On January 24, 2006, Disney announced that it had agreed to buy Pixar for approximately $7.4 billion in an all-stock deal. The transaction would catapult Steve Jobs, who was the majority shareholder of Pixar with 50.1%, to Disney's largest individual shareholder with 7% and a new seat on its board of directors. Jobs' new Disney holdings would outpace holdings belonging to ex-CEO Eisner, the previous top shareholder who still held 1.7%, and Disney Director Emeritus Roy E. Disney, whose criticisms of Eisner included the soured Pixar relationship and accelerated his ouster, who held almost 1% of the corporation's shares.
As part of the deal, John Lasseter, Pixar Executive Vice President and founder, would become Chief Creative Officer of the newly-combined Disney-Pixar animation studios as well as the Principal Creative Adviser at Walt Disney Imagineering, which designs and builds the company's theme parks. Current Pixar President Ed Catmull would become President of the combined Disney-Pixar animation studios, reporting to Iger and Dick Cook, chairman of Walt Disney Studio Entertainment.
There were additional conditions laid out as part of the deal to ensure that Pixar remains a separate entity, a concern that many analysts had about the Disney deal:
- If Pixar pulls out of the deal, they must pay Disney a penalty of US$210 million.
- The Disney board will now include Steve Jobs.
- John Lasseter has the authority to approve films for both Disney and Pixar studios, with Disney CEO Robert Iger carrying final approving authority.
- The deal requires that Pixar's primary directors and creative executives must also join the combined company. This includes Andrew Stanton, Pete Docter, Brad Bird, Bob Peterson, Brenda Chapman, Lee Unkrich, and Gary Rydstrom.
- There will be a steering committee that will oversee animation for both Disney and Pixar studios, with a mission to maintain and spread the Pixar culture. This committee will consist of Catmull, Lasseter, Jobs, Iger, Dick Cook, and Tom Staggs. They will meet at Pixar headquarters at least once every two months.
- Pixar HR policies will remain intact, including the lack of employment contracts.
- Ensures the Pixar name will continue, and that the studio will remain in its current Emeryville, California location with the "Pixar" sign.
- Branding of films made post-merger will be "Disney Pixar".
Today, Jobs continues in his role as chairman, and is also the company's CEO. Catmull remains president. Lasseter —a two-time Academy Award-winning director and animator— oversees all of the company's projects as Executive Vice President of the Creative Department. Other notable members of the executive team are Sarah McArthur (Executive Vice President of Production), Simon Bax (Executive Vice President and CFO), and Lois Scali (Executive Vice President and General Counsel).
- Toy Story (1995)
- A Bug's Life (1998)
- Toy Story 2 (1999) (Originally slated as a direct-to-video film.)
- Monsters, Inc. (2001)
- Finding Nemo (2003, Academy Award winner)
- The Incredibles (2004, Academy Award winner)
- Cars (in theatres June 9th 2006)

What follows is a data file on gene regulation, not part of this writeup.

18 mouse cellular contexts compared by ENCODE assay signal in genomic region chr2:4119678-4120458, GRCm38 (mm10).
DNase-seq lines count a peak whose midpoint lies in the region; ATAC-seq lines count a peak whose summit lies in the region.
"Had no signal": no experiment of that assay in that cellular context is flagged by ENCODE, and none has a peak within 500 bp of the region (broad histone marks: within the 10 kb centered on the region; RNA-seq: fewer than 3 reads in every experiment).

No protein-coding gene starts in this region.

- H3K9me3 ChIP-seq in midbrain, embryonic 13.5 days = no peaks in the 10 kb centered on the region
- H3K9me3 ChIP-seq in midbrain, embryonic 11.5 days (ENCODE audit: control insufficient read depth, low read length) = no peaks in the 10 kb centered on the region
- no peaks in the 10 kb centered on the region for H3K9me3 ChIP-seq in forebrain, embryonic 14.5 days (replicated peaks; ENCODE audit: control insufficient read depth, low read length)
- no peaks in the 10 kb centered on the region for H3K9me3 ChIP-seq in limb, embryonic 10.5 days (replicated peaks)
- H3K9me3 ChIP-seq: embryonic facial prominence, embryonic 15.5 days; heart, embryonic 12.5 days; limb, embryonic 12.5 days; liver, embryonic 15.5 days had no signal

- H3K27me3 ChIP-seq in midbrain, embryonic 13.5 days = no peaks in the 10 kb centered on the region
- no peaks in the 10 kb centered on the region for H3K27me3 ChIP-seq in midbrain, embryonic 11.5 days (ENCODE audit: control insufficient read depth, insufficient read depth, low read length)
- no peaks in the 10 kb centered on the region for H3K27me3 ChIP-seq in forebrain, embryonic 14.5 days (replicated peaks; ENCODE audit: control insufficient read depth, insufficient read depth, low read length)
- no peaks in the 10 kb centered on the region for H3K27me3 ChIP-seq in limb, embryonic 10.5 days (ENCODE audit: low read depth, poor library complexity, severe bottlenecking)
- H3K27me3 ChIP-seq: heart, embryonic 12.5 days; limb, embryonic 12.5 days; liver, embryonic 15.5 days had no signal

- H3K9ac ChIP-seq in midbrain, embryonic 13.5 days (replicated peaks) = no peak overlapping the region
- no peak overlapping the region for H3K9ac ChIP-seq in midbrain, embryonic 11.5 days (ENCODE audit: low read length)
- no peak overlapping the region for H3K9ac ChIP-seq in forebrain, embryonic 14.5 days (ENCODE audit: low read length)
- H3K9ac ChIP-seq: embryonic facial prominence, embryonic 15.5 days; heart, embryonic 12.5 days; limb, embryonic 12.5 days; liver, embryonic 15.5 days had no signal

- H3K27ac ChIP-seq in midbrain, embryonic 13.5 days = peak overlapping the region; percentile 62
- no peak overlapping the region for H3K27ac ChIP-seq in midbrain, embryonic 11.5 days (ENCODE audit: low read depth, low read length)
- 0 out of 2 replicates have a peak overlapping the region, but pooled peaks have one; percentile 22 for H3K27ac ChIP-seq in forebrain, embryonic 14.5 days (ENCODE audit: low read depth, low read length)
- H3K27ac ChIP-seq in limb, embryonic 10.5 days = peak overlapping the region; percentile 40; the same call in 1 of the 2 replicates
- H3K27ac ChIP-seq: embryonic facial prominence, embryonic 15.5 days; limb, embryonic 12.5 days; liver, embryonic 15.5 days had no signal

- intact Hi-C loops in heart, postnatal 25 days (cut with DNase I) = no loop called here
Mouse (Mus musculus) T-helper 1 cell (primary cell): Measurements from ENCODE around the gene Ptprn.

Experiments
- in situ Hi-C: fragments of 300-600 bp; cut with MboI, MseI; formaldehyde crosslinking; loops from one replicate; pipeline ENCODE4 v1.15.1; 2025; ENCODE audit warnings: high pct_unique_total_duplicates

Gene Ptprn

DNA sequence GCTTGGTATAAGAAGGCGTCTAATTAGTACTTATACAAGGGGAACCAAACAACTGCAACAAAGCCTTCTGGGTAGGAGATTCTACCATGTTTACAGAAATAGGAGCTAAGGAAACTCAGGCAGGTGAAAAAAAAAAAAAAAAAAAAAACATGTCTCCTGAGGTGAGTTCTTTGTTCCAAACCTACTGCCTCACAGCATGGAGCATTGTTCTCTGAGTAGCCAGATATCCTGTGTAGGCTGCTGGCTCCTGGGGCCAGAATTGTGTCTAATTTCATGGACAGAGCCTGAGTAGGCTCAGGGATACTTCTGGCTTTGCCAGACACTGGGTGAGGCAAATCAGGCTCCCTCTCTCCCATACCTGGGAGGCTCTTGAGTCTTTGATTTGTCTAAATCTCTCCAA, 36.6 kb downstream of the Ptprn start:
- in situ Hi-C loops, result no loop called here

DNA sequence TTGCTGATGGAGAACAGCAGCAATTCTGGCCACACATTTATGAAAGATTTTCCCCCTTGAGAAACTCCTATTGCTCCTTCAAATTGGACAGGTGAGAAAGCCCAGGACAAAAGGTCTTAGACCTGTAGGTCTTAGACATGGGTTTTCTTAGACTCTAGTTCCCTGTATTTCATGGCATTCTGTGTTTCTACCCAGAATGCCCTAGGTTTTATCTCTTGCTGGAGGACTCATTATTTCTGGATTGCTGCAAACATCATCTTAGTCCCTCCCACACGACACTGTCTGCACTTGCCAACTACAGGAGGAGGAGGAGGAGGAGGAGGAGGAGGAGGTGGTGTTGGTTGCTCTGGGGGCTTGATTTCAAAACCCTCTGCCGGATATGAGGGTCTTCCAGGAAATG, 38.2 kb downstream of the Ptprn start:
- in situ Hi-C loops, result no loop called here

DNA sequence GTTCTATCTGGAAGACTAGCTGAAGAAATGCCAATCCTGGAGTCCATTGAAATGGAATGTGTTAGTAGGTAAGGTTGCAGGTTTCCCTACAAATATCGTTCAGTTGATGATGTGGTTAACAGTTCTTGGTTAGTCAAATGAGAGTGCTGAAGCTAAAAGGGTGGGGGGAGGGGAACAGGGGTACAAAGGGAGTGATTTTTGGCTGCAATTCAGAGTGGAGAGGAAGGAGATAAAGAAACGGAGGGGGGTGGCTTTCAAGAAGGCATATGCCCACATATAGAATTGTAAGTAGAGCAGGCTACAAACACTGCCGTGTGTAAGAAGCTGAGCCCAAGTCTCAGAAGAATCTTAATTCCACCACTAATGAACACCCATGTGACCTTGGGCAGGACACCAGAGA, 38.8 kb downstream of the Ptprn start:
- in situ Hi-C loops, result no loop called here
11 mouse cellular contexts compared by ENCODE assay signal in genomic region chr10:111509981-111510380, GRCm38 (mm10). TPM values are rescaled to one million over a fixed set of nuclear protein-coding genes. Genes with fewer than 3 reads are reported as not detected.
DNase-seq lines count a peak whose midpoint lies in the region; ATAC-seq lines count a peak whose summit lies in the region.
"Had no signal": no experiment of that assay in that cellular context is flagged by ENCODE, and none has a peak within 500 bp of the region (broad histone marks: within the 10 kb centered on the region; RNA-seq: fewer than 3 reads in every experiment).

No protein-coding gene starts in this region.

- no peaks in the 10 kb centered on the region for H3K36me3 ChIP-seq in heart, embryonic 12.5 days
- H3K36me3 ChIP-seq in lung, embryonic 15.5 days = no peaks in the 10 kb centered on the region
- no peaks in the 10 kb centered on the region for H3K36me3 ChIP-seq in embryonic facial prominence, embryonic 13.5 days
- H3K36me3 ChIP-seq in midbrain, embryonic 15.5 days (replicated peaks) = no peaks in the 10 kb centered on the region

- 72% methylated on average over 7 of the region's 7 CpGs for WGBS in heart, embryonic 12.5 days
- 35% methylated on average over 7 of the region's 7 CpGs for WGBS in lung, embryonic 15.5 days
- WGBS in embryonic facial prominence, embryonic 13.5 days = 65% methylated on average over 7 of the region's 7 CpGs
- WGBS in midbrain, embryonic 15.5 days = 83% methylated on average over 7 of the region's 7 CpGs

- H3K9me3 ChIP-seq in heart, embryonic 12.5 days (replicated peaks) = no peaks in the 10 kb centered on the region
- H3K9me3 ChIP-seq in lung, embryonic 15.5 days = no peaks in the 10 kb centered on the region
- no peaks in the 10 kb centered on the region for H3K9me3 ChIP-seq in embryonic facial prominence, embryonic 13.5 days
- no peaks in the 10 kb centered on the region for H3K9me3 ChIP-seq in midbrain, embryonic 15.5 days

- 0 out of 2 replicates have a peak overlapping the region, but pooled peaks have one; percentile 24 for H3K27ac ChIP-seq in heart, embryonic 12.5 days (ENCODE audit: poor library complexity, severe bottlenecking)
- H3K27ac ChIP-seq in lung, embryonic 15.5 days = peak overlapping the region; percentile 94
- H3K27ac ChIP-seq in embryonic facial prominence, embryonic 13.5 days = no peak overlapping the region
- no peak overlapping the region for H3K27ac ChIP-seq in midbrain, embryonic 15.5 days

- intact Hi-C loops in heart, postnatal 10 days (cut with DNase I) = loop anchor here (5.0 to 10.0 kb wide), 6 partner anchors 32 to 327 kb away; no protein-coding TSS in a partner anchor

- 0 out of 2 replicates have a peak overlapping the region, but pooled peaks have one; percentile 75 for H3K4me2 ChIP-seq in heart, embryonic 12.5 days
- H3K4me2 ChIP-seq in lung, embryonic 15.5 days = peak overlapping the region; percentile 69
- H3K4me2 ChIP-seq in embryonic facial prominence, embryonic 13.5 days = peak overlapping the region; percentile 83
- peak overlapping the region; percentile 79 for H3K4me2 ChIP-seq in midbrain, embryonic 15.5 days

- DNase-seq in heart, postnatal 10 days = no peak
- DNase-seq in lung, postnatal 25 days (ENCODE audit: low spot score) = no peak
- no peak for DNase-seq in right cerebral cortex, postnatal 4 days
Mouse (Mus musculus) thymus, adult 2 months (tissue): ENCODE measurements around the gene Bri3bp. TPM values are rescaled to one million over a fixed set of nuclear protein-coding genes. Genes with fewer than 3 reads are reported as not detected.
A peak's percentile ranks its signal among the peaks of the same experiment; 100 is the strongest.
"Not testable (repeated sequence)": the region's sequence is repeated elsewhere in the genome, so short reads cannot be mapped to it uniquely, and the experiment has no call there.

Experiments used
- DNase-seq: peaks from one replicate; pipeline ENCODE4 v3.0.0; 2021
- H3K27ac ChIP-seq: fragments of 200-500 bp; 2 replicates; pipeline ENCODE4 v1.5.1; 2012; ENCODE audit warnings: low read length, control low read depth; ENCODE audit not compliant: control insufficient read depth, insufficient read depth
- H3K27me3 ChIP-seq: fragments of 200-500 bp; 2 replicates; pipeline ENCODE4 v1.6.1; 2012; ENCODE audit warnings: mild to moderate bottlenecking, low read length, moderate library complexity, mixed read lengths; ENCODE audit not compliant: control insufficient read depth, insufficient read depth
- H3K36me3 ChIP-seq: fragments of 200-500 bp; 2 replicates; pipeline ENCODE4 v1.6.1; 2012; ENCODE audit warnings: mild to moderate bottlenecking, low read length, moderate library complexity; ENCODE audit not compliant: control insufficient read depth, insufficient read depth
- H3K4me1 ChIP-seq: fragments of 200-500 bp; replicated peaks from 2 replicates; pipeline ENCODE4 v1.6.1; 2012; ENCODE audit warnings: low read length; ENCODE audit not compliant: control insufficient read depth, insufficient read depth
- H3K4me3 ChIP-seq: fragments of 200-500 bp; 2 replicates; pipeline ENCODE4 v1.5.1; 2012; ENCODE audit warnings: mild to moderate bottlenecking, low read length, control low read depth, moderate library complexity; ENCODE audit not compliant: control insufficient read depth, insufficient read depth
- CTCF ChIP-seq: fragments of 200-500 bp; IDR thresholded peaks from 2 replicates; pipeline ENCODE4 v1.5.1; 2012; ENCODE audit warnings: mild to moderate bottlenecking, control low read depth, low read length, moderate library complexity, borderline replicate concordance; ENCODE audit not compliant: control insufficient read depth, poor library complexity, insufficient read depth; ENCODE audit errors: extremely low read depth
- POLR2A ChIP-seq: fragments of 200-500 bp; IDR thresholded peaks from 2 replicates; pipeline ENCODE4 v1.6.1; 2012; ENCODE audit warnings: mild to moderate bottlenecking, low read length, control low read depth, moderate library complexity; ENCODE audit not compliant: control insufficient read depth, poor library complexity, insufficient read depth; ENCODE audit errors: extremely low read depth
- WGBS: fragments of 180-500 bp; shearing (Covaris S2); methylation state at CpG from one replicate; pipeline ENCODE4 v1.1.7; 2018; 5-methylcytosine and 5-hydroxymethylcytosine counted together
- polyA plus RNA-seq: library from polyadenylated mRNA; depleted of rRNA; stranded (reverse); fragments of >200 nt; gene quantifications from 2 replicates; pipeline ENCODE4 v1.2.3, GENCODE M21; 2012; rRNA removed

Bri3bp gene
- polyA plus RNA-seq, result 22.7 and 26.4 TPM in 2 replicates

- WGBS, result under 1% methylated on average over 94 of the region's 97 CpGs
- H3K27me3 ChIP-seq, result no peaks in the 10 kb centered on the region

- Ratatouille (scheduled for release in 2007)
- Toy Story 3 (originally a Disney production, but transfered back to Pixar as part of the Disney deal.)
A movie called Ray Gun was rumored to be released by Pixar in 2007, but latest reports indicate that this will be a 2D feature which Pixar has no interest in developing. Currently Warner Brothers owns the rights to develop this film.
Short films ("Shorts")
featured in the short "Geri's Game," but who later made a
cameo appearance in Toy Story 2.
- The Adventures of André and Wally B. (1984, Lucasfilm, prior to creation of Pixar)
- Luxo Jr. (1986, became the source of today's Pixar logo)
- Red's Dream (1987)
- Tin Toy (1988, Academy Award winner)
- Knick Knack (1989)
- Geri's Game (1997, Academy Award winner))
- For the Birds (2000, Academy Award winner)
- Mike's New Car (2002, based on characters in Monsters, Inc.)
- Boundin' (2003)
- Jack-Jack Attack (2005, based on characters and situations from The Incredibles)
- One Man Band (2005)
Feature film traditions
The Pixar Format
All Pixar features have a common theme. The setting of the film is always a world in which people/creatures/objects that are not commonly thought to have normal everyday lives live in societies resembling modern American society. For example:
- Toy Story/Toy Story 2 — Toys come to life and live in a community in their owner's room while he's away.
- A Bug's Life — Insects live in harmony and have their own hierarchy and tiny little cities.
- Monsters Inc. — Horrifying monsters live everyday lives in their own community. Scaring kids is just their day job.
- Finding Nemo — The ocean, like Earth's land mass, has its own cities, schools and communities ruled by fish.
- The Incredibles — Superheroes live among us and take ordinary jobs and have ordinary problems, such as a greedy boss or a troublemaking son.
John Ratzenberger (most widely known as the mailman character Clifford Clavin from the television sitcom Cheers) is always a character voice, referred to by the studio as their "good luck charm". The following is a list of his roles in the first seven Pixar movies:
- Toy Story and Toy Story 2— Hamm (a piggy bank)
- A Bug's Life — P.T. Flea (the manager of a travelling insect circus)
- Monsters, Inc. — The Abominable Snowman (a yeti)
- Finding Nemo — a school of moonfish
- The Incredibles — The Underminer (A Supervillain)
- Cars — a Mack truck named Mack
He also voiced a character in the English dub of Spirited Away, overseen by John Lasseter. Actor Wallace Shawn also appears in multiple Pixar Films. He has become such a stable part of the company that he plays on its softball team.
Every Pixar film has included cameo appearances of characters or objects from their other movies or short films.
- Toy Story — During the staff meeting at the beginning of the movie, some of the books on the shelf behind Woody are named after some of Pixar's short films, such as "Tin Toy" and "Knick Knack".